Eatymology: Meat Beat – Round

Welcome to Eatymology’s Meat Beat where I help myself (and like-minded dummies) build our meat vocabulary,  beginning with the 8 (or 9, depending on who’s asking) basic US primal cuts for beef. That’s butcher parlance for the slabs of bloody, lard-marbled, pre-delicious protein stripped from a cowrcas. Note that UK primal cuts and pork primal cuts are different.

Today’s edition: Round.

Round: thick and juicy.

Like the chuck, the round – yup, the bootylicious cow ass – is a tougher, cheaper cut that requires a slower treatment.  Jerky, hamburger, and probably any low-quality steak your school cafeteria served are taken from the round. London Broil is the most notable (and pretty much only) steak that comes from round beef.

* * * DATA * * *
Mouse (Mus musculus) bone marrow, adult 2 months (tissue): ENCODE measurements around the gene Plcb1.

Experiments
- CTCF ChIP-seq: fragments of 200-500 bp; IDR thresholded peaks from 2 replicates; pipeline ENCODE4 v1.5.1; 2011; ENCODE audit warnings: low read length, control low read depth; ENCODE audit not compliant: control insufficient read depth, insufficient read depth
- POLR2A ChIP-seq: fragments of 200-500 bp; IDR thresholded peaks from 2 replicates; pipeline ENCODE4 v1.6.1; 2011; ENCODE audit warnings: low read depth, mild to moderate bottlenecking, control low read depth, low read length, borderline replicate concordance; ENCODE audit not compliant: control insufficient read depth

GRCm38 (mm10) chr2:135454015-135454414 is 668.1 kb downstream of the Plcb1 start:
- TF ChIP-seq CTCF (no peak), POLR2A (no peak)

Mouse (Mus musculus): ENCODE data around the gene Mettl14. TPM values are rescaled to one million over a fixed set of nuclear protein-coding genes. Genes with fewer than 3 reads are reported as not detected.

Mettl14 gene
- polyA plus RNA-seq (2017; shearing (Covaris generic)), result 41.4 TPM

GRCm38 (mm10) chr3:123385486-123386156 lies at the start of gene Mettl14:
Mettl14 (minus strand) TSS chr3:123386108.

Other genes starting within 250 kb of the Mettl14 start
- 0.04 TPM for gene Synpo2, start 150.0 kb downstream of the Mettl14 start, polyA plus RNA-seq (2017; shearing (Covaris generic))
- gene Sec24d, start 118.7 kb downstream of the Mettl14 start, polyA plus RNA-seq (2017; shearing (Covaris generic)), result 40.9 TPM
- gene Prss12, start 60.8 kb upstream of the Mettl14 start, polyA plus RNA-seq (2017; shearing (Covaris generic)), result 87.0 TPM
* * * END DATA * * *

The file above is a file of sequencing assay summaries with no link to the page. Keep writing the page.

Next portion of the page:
London Broil is not from London.

Speaking of London Broil – don’t think about ordering it in Great Britain (where, by the way, the round is known as ‘rump’). The origins of this dish are strictly American. London Broil additionally is now so associated with round that it’s virtually synonymous – asking a butcher for London Broil will likely yield a smirk, and a cut of top round, because ‘London Broil’ is braised beef served with potatoes, and not a primal cut. Asking a butcher for top round, on the other hand, would be technically correct.

4 thoughts on “Eatymology: Meat Beat – Round

  1. Pingback: Tweets that mention Eatymology: Meat Beat – Round « i8 NYC --

  2. Pingback: Eatymology Meat Beat: Rib « i8 NYC

  3. Pingback: Eatymology Meat Beat: Brisket « i8 NYC

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